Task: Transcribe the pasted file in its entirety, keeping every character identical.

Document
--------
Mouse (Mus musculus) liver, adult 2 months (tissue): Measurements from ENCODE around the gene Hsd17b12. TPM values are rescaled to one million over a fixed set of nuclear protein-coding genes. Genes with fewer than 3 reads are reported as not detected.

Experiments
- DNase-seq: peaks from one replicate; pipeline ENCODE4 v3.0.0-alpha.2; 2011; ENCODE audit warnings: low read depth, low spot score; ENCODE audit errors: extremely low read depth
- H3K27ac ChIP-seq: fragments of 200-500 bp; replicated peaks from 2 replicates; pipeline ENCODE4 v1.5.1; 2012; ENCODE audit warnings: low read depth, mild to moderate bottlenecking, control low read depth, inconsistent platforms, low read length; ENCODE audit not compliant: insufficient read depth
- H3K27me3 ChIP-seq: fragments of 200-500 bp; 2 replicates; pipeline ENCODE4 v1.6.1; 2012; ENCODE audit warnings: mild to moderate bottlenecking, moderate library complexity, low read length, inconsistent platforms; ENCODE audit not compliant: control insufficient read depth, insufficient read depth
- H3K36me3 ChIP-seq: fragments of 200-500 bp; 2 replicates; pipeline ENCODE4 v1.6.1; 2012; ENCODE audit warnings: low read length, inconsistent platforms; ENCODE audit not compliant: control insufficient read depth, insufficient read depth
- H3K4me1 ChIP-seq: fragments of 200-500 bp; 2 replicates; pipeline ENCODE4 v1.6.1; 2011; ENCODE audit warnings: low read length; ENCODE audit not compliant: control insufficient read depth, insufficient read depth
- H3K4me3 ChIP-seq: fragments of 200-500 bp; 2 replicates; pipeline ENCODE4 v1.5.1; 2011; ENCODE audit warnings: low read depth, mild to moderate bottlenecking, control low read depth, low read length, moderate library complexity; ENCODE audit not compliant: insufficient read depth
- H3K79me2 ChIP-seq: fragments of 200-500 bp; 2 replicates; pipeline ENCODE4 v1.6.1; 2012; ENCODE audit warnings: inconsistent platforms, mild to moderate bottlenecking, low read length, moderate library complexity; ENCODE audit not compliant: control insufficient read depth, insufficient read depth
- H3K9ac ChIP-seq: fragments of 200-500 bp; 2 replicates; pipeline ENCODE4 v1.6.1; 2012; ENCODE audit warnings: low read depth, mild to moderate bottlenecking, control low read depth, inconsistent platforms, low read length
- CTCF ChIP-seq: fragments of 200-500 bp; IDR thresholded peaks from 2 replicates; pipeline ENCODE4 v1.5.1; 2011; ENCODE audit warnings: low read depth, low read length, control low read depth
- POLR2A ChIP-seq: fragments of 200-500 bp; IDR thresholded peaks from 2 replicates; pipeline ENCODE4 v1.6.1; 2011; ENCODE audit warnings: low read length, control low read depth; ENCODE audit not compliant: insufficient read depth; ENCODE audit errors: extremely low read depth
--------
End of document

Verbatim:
Mouse (Mus musculus) liver, adult 2 months (tissue): Measurements from ENCODE around the gene Hsd17b12. TPM values are rescaled to one million over a fixed set of nuclear protein-coding genes. Genes with fewer than 3 reads are reported as not detected.

Experiments
- DNase-seq: peaks from one replicate; pipeline ENCODE4 v3.0.0-alpha.2; 2011; ENCODE audit warnings: low read depth, low spot score; ENCODE audit errors: extremely low read depth
- H3K27ac ChIP-seq: fragments of 200-500 bp; replicated peaks from 2 replicates; pipeline ENCODE4 v1.5.1; 2012; ENCODE audit warnings: low read depth, mild to moderate bottlenecking, control low read depth, inconsistent platforms, low read length; ENCODE audit not compliant: insufficient read depth
- H3K27me3 ChIP-seq: fragments of 200-500 bp; 2 replicates; pipeline ENCODE4 v1.6.1; 2012; ENCODE audit warnings: mild to moderate bottlenecking, moderate library complexity, low read length, inconsistent platforms; ENCODE audit not compliant: control insufficient read depth, insufficient read depth
- H3K36me3 ChIP-seq: fragments of 200-500 bp; 2 replicates; pipeline ENCODE4 v1.6.1; 2012; ENCODE audit warnings: low read length, inconsistent platforms; ENCODE audit not compliant: control insufficient read depth, insufficient read depth
- H3K4me1 ChIP-seq: fragments of 200-500 bp; 2 replicates; pipeline ENCODE4 v1.6.1; 2011; ENCODE audit warnings: low read length; ENCODE audit not compliant: control insufficient read depth, insufficient read depth
- H3K4me3 ChIP-seq: fragments of 200-500 bp; 2 replicates; pipeline ENCODE4 v1.5.1; 2011; ENCODE audit warnings: low read depth, mild to moderate bottlenecking, control low read depth, low read length, moderate library complexity; ENCODE audit not compliant: insufficient read depth
- H3K79me2 ChIP-seq: fragments of 200-500 bp; 2 replicates; pipeline ENCODE4 v1.6.1; 2012; ENCODE audit warnings: inconsistent platforms, mild to moderate bottlenecking, low read length, moderate library complexity; ENCODE audit not compliant: control insufficient read depth, insufficient read depth
- H3K9ac ChIP-seq: fragments of 200-500 bp; 2 replicates; pipeline ENCODE4 v1.6.1; 2012; ENCODE audit warnings: low read depth, mild to moderate bottlenecking, control low read depth, inconsistent platforms, low read length
- CTCF ChIP-seq: fragments of 200-500 bp; IDR thresholded peaks from 2 replicates; pipeline ENCODE4 v1.5.1; 2011; ENCODE audit warnings: low read depth, low read length, control low read depth
- POLR2A ChIP-seq: fragments of 200-500 bp; IDR thresholded peaks from 2 replicates; pipeline ENCODE4 v1.6.1; 2011; ENCODE audit warnings: low read length, control low read depth; ENCODE audit not compliant: insufficient read depth; ENCODE audit errors: extremely low read depth